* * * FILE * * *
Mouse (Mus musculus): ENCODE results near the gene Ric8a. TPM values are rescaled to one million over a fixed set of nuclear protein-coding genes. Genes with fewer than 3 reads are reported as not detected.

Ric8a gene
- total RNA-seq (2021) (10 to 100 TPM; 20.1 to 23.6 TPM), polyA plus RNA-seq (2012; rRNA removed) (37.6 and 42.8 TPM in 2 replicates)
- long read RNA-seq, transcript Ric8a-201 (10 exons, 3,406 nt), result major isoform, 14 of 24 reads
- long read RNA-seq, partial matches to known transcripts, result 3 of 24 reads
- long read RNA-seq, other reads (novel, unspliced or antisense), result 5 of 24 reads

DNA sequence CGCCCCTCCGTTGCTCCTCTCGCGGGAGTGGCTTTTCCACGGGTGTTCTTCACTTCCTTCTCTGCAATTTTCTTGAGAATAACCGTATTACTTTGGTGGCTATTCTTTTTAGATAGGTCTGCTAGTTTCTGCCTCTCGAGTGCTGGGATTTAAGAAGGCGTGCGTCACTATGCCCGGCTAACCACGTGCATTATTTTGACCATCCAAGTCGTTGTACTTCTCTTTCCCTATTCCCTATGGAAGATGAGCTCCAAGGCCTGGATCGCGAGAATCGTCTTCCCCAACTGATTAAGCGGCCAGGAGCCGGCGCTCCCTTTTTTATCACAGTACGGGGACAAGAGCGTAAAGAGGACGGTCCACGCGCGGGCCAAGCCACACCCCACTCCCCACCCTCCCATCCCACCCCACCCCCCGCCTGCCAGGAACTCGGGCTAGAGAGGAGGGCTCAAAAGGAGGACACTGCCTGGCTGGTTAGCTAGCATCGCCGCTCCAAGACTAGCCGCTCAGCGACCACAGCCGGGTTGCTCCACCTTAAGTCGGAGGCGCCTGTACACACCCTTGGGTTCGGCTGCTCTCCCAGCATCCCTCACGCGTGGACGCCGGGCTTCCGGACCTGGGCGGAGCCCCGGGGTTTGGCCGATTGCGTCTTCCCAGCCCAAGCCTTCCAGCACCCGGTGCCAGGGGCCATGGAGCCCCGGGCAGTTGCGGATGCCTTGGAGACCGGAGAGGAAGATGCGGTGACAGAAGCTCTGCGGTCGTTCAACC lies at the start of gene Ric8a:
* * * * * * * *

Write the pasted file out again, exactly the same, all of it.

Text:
Mouse (Mus musculus): ENCODE results near the gene Ric8a. TPM values are rescaled to one million over a fixed set of nuclear protein-coding genes. Genes with fewer than 3 reads are reported as not detected.

Ric8a gene
- total RNA-seq (2021) (10 to 100 TPM; 20.1 to 23.6 TPM), polyA plus RNA-seq (2012; rRNA removed) (37.6 and 42.8 TPM in 2 replicates)
- long read RNA-seq, transcript Ric8a-201 (10 exons, 3,406 nt), result major isoform, 14 of 24 reads
- long read RNA-seq, partial matches to known transcripts, result 3 of 24 reads
- long read RNA-seq, other reads (novel, unspliced or antisense), result 5 of 24 reads

DNA sequence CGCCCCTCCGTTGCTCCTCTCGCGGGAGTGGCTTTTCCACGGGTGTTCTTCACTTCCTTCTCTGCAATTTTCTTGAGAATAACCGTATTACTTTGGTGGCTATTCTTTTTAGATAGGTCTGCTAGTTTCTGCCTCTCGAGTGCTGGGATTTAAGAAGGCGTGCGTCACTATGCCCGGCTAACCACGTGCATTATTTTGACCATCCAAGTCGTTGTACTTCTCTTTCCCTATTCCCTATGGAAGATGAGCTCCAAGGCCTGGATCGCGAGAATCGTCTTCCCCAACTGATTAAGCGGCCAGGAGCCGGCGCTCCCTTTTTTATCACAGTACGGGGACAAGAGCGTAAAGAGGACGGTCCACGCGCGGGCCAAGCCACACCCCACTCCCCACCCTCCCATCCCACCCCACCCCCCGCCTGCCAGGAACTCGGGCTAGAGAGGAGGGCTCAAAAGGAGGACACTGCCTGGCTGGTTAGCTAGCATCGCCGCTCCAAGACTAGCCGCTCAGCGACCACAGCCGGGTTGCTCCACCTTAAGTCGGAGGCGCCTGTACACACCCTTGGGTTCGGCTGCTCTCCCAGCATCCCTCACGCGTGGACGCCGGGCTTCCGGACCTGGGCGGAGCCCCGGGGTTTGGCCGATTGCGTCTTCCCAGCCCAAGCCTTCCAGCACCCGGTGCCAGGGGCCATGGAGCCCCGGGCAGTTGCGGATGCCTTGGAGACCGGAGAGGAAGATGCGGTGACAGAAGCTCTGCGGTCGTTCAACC lies at the start of gene Ric8a: